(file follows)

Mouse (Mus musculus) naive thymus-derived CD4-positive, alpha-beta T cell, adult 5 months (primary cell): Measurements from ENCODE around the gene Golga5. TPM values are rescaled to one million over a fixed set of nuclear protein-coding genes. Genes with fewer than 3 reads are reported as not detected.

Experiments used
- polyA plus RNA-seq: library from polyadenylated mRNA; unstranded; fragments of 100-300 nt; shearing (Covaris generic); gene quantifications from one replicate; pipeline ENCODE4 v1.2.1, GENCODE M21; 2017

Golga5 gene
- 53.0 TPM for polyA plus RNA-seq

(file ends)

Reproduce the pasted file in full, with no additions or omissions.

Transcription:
Mouse (Mus musculus) naive thymus-derived CD4-positive, alpha-beta T cell, adult 5 months (primary cell): Measurements from ENCODE around the gene Golga5. TPM values are rescaled to one million over a fixed set of nuclear protein-coding genes. Genes with fewer than 3 reads are reported as not detected.

Experiments used
- polyA plus RNA-seq: library from polyadenylated mRNA; unstranded; fragments of 100-300 nt; shearing (Covaris generic); gene quantifications from one replicate; pipeline ENCODE4 v1.2.1, GENCODE M21; 2017

Golga5 gene
- 53.0 TPM for polyA plus RNA-seq